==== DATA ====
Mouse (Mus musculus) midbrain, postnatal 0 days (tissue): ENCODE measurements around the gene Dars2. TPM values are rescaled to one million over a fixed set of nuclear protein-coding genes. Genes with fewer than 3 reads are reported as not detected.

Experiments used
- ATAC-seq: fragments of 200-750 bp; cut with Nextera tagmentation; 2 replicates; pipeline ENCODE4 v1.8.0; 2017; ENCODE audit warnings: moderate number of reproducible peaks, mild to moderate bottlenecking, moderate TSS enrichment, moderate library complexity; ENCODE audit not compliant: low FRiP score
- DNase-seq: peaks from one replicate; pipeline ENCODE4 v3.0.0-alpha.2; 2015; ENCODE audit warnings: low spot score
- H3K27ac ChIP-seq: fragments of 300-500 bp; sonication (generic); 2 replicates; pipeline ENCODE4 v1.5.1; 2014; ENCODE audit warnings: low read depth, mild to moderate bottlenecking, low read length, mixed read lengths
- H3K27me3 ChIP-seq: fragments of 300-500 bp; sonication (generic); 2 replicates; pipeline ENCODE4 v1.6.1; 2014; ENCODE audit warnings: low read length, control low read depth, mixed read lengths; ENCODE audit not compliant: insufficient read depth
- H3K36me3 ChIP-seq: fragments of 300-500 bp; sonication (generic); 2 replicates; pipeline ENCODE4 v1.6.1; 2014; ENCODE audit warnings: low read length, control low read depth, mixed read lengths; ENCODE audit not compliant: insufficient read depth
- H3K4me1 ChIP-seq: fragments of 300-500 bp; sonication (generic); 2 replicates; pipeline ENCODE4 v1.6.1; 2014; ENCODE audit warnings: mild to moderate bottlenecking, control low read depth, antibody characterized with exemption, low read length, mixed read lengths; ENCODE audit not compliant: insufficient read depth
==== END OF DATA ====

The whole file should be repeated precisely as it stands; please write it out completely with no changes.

Mouse (Mus musculus) midbrain, postnatal 0 days (tissue): ENCODE measurements around the gene Dars2. TPM values are rescaled to one million over a fixed set of nuclear protein-coding genes. Genes with fewer than 3 reads are reported as not detected.

Experiments used
- ATAC-seq: fragments of 200-750 bp; cut with Nextera tagmentation; 2 replicates; pipeline ENCODE4 v1.8.0; 2017; ENCODE audit warnings: moderate number of reproducible peaks, mild to moderate bottlenecking, moderate TSS enrichment, moderate library complexity; ENCODE audit not compliant: low FRiP score
- DNase-seq: peaks from one replicate; pipeline ENCODE4 v3.0.0-alpha.2; 2015; ENCODE audit warnings: low spot score
- H3K27ac ChIP-seq: fragments of 300-500 bp; sonication (generic); 2 replicates; pipeline ENCODE4 v1.5.1; 2014; ENCODE audit warnings: low read depth, mild to moderate bottlenecking, low read length, mixed read lengths
- H3K27me3 ChIP-seq: fragments of 300-500 bp; sonication (generic); 2 replicates; pipeline ENCODE4 v1.6.1; 2014; ENCODE audit warnings: low read length, control low read depth, mixed read lengths; ENCODE audit not compliant: insufficient read depth
- H3K36me3 ChIP-seq: fragments of 300-500 bp; sonication (generic); 2 replicates; pipeline ENCODE4 v1.6.1; 2014; ENCODE audit warnings: low read length, control low read depth, mixed read lengths; ENCODE audit not compliant: insufficient read depth
- H3K4me1 ChIP-seq: fragments of 300-500 bp; sonication (generic); 2 replicates; pipeline ENCODE4 v1.6.1; 2014; ENCODE audit warnings: mild to moderate bottlenecking, control low read depth, antibody characterized with exemption, low read length, mixed read lengths; ENCODE audit not compliant: insufficient read depth